Mathematical Biology and Ecology Seminar

Please note that the list below only shows forthcoming events, which may not include regular events that have not yet been entered for the forthcoming term. Please see the past events page for a list of all seminar series that the department has on offer.

Past events in this series
3 November 2017
Professor Antonis Papachristodoulou

Feedback control is found extensively in many natural and technological systems. Indeed, many biological processes use feedback
to regulate key processes – examples include bacterial chemotaxis and negative autoregulation in genetic circuits. Despite the prevalence of
feedback in natural systems, its design and implementation in a Synthetic Biological context is much harder.  In this talk I will give
examples of how we implemented feedback systems in three different biological systems. The first one concerns the design of a synthetic
recombinase-based feedback loop, which results into robust expression. The second describes the use of small RNAs to post-transcriptionally
regulate gene expression through interaction with messenger RNA (mRNA). The third involves the introduction of negative feedback in a
two-component signalling system through a controllable phosphatase.  Closing, I will outline the challenges posed by the design of such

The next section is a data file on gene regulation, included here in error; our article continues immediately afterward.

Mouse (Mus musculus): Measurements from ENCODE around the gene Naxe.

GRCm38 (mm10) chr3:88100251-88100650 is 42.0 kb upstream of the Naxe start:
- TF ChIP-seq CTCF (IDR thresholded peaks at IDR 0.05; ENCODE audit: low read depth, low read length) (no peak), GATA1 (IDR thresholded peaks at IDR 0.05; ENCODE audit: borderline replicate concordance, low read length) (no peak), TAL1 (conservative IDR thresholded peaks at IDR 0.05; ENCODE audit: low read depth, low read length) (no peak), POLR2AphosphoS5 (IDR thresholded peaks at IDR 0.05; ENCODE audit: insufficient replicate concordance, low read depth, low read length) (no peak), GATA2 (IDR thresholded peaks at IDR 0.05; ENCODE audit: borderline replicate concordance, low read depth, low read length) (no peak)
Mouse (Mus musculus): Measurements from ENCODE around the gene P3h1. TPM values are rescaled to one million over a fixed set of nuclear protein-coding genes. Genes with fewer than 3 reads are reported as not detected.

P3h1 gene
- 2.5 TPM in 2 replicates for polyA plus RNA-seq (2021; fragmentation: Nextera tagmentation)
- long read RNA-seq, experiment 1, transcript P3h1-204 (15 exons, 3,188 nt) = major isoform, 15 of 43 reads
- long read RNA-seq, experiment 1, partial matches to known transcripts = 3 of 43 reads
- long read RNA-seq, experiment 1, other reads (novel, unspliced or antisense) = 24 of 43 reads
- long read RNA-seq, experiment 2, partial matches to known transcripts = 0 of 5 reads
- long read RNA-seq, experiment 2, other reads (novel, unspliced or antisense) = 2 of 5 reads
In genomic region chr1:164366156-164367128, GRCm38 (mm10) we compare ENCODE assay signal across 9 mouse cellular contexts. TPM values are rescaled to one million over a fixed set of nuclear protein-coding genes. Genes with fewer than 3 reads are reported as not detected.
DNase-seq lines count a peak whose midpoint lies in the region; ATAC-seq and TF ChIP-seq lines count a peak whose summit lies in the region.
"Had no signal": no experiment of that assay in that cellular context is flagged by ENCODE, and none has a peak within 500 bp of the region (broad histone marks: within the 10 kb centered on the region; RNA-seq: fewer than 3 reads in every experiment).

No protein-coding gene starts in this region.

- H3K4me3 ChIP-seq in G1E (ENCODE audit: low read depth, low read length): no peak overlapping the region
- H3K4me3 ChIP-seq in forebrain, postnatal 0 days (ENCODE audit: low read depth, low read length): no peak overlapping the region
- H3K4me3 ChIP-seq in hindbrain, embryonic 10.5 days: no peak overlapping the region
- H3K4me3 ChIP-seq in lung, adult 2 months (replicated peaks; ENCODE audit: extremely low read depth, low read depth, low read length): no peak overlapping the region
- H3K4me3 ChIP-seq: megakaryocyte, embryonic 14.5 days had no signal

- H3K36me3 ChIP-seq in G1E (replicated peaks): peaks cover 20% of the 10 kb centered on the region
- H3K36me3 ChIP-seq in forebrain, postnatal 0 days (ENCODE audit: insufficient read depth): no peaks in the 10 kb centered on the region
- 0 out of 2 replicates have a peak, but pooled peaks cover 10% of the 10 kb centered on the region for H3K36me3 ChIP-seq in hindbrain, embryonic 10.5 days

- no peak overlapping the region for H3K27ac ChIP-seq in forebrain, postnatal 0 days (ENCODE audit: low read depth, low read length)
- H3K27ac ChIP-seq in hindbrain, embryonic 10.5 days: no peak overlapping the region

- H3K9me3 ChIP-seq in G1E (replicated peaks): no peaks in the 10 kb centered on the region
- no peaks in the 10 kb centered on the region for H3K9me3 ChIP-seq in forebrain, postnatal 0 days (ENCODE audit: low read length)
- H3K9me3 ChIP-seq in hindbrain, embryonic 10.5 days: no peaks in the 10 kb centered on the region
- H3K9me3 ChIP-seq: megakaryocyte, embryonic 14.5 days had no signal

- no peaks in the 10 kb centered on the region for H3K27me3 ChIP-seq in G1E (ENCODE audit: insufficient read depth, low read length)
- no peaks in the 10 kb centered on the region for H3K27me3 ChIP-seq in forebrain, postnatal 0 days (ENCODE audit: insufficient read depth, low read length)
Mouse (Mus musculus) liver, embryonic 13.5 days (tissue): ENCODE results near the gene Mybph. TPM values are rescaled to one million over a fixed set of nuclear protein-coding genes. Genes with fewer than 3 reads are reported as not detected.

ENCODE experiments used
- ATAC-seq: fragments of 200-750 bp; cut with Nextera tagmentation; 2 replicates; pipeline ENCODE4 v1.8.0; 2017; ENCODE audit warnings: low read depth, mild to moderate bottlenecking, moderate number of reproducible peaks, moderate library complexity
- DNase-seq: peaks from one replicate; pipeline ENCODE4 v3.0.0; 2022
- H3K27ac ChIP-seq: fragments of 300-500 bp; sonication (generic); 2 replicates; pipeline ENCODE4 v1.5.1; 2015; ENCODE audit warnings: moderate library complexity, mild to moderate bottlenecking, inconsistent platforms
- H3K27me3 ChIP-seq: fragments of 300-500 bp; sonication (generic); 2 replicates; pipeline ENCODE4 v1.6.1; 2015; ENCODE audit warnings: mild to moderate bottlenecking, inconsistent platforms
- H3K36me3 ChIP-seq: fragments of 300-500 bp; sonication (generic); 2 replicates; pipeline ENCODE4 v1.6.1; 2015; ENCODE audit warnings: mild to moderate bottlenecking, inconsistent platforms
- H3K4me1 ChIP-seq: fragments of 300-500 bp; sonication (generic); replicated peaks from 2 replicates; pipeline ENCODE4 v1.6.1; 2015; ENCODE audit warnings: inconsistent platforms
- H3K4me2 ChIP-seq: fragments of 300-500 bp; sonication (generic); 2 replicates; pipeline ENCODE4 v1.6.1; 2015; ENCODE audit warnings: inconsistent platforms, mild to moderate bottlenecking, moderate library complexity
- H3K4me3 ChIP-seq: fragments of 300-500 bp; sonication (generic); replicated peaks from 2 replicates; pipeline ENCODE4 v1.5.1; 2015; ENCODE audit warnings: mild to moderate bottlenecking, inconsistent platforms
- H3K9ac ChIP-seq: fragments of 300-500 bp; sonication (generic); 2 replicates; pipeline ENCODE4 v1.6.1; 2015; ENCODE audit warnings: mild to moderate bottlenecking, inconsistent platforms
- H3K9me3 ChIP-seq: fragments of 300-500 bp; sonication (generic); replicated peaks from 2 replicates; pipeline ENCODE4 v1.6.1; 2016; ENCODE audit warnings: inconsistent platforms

systems, both theoretical and on their implementation.

  • Mathematical Biology and Ecology Seminar
10 November 2017

We adopt the paradigm of understanding how the heart develops during pregnancy as a first principal to inform on adult heart repair and regeneration. Our target for cell-based repair is the epicardium and epicardium-derived cells (EPDCs) which line the outside of the forming heart and contribute vascular endothelial and smooth muscle cells to the coronary vasculature, interstitial fibroblasts and cardiomyocytes. The epicardium can also act as a source of signals to condition the growth of the underlying embryonic heart muscle. In the adult heart, whilst the epicardium is retained, it is effectively quiescent. We have sought to extrapolate the developmental potential of the epicardium to the adult heart following injury by stimulating dormant epicardial cells to give rise to new muscle and vasculature. In parallel, we seek to modulate the local environment into which the new cells emerge: a cytotoxic mixture of inflammation and fibrosis which prevents cell engraftment and integration with survived heart tissue. To this end we manipulate the lymphatic vessels in the heart given that, elsewhere in the body, the lymphatics survey the immune system and modulate inflammation at peripheral injury sites. We recently described the development of the cardiac lymphatic vasculature and revealed in the adult heart that they undergo increased vessel sprouting (lymphangiogenesis) in response to injury, to improve function, remodelling and fibrosis. We are currently investigating whether increased lymphangiogenesis functions to clear immune cells and constrain the reparative response for optimal healing.